miércoles, 7 de noviembre de 2018

Trump Makes the Midterms Great Again

The man many see as an existential threat to the republic has done wonders for participatory democracy.

Donald Trump’s political foes have branded him a demagogue, a budding fascist and even a Russian puppet. Scholars have emptied their inkwells describing his authoritarian ways in their many books about the decline of democracy. Civil libertarians have denounced his ethno-nationalistic rants at midterm campaign rallies, his battering of the First Amendment, his goading supporters to commit political violence, and his plans to rewrite the Constitution with executive orders.

How do we thank the president for all he has done? His incitements have caused one of the greatest boons to representative democracy since the passage of the Voting Rights Act of 1965. Without Trump, the current midterms would likely have been their usually dreary self, with the party not holding the White House picking up a modest number of seats and nobody but party officials, journalists and a scattering of the civic-minded really caring all that much about the outcome. But thanks to Trump’s policies and barnstorming provocations, polls have detected near-record enthusiasm for the midterms, with 70 percent calling themselves highly interested in the election, compared to 61 percent in the 2006 and 2010 midterms. Voter registration has likewise swelled in several states holding key races, and the greatest number of absentee ballots for a midterm election (36 million) have been cast, up 75 percent over 2014. The early youth vote is up 144 percent in Illinois, 111 percent in Florida, and 362 percent in Georgia. Name an earnest get-out-the-vote campaign of the past 20 years that has ever notched those kinds of numbers.

Am I wrong to attribute our democratic orgy to Trump? I think not. As John Hudak of the Brookings Institution points out, good economic times resound at the ballot box to the benefit of the party holding the White House, and these are very good economic times. Popular presidents also stir large midterm turnouts. Trump doesn’t qualify as a popular president, with only lackluster approval ratings, but among his most devout followers he commands a godlike status that makes up for his ratings deficiencies. Could any current Democratic aspirant for the White House fill aircraft hangars and arenas in red-state America the way he does and make them howl? He’s the most popular unpopular president we’ve ever had.

The Trump virus still seems to be having its way with red-state America. But every virus entering the body politic creates an antibody, and the Trump antibody has been equally potent. The Democrats treated Trump’s special brand of politics and personality as fodder for lampoonery in 2016. But in 2018, the same package has bestirred Democrats to conduct their midterm campaigns as if waging Armageddon. It’s hard to imagine Democrats mounting such a furious midterm fight against a President Romney or a President McCain. Trump arouses a competitive something in Democrats we haven’t seen since Richard Nixon enraged them with his autocratic skulduggery. What he’s better than Nixon at doing is capturing the Democratic responses to his provocations and then inserting them into a feedback loop. Recent example: He nominated hardcore conservative Brett Kavanaugh to the Supreme Court and then repurposed Capitol Hill protests against Kavanaugh as an example of how the Democrats advocate mob rule.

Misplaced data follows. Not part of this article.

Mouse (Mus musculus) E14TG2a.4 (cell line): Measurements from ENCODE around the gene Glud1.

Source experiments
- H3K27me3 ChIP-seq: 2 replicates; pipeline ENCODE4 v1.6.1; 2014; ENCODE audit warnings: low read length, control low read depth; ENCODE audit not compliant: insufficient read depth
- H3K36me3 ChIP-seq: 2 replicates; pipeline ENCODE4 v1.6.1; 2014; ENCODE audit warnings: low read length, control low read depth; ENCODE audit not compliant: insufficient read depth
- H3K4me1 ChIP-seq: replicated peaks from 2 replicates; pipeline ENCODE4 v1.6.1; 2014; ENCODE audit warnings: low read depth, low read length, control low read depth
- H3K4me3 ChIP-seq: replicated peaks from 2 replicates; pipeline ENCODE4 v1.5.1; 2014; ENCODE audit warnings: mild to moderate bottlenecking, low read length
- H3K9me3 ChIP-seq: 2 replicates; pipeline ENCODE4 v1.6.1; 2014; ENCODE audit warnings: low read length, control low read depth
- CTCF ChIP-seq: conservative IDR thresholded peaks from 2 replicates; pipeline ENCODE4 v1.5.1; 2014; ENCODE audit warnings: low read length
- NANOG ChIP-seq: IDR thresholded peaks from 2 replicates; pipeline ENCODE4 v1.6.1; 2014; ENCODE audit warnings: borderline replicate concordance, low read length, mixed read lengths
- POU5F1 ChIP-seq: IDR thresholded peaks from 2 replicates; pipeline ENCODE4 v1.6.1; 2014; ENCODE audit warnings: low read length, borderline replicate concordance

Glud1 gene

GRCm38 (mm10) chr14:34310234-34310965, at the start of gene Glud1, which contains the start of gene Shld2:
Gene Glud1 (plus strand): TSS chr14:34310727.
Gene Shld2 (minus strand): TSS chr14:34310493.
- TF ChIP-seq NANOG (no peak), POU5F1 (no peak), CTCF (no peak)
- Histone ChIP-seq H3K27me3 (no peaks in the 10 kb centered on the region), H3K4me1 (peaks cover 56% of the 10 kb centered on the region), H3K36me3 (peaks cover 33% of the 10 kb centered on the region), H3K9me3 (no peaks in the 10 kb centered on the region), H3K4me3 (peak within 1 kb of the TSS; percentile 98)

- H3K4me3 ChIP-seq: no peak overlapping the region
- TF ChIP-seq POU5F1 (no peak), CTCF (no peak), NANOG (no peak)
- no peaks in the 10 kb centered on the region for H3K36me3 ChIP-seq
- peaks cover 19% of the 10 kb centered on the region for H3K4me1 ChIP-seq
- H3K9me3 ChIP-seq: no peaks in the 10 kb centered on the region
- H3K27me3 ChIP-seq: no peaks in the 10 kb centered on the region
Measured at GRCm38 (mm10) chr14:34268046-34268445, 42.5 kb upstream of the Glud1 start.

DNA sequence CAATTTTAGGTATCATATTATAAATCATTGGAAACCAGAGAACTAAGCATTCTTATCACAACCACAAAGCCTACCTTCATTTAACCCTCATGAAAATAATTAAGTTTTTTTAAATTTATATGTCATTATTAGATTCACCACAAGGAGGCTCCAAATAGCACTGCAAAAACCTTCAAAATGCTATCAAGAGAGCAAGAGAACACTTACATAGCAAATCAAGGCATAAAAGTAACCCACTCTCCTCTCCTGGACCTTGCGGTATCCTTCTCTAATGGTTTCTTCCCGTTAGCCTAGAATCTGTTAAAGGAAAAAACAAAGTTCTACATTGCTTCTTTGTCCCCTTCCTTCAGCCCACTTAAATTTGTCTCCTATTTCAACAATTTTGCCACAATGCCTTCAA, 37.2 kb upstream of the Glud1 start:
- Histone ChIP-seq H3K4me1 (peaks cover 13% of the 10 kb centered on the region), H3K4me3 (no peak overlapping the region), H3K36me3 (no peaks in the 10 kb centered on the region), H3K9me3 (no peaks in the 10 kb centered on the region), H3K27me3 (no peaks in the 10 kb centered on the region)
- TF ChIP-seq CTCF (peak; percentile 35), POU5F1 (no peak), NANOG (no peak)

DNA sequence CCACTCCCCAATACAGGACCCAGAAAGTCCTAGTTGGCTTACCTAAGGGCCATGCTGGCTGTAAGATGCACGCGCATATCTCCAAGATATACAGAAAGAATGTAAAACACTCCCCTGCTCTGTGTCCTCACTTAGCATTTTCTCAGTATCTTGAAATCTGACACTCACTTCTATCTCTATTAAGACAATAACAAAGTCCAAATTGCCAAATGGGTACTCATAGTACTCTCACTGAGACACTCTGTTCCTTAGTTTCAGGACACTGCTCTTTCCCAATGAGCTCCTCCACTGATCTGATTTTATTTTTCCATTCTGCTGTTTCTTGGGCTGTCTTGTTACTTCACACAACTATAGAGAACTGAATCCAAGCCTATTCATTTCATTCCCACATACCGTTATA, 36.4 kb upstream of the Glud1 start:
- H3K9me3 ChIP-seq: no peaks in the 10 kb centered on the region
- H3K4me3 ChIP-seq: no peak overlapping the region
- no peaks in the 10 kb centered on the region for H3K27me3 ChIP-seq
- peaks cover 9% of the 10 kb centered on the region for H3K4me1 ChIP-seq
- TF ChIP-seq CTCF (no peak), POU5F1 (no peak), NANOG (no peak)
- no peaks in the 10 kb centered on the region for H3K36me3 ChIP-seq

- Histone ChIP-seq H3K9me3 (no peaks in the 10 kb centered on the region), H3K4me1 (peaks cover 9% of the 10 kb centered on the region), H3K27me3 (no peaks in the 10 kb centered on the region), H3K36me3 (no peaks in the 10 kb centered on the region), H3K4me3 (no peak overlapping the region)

Approaching politics like a reality show, Trump inserts new plot points into the drama whenever the going gets slow and the ratings falter. He’s incredibly mindful of “ratings,” even imaginary ones, making mention of them at least 24 times since becoming president, according to the Hollywood Reporter. “You know, I am a ratings person,” he told Sean Hannity last month. He has repeatedly called his show, "The Apprentice," the No. 1 show on TV—even though it wasn’t. He boasted about the ratings he got when he greeted returning American prisoners from North Korea, claimed credit for the high ratings "Roseanne" got on its return to the airwaves, and toasted former press secretary Sean Spicer for his “ratings.”

And now he has taken credit for the midterms, too. At a campaign rally in Cleveland, Trump insisted he had made a fortune for the media he loves to bash. “You know the midterm elections used to be, like, boring, didn't they?" Trump said. "Do you even remember what they were? People say midterms, they say, 'What is that, what is it,' right? Now it's like the hottest thing."

And he’s right on every count.

In Trump’s ratings-obsessed mind, getting the hate-watchers to tune in has been as important to his mission as attracting fans. Trump loves to be loved. But he also loves to be hated, and this reality show instinct might have taken the upper hand during the midterms. At press time, one political insider said seven Senate races were so close that the difference between a terrific night and a catastrophe for both parties was painfully thin. If the Democrats take full advantage of Trump’s fomentations and win the House of Representatives, as many predict, and improve their standing in the Senate, Trump will be the loser. And if they don’t, well, there will be another two years of the highest-stakes reality show the world has ever seen. Who knows what that will portend for 2020, but one thing is for certain: Voting, that foundational act of democracy, is back.

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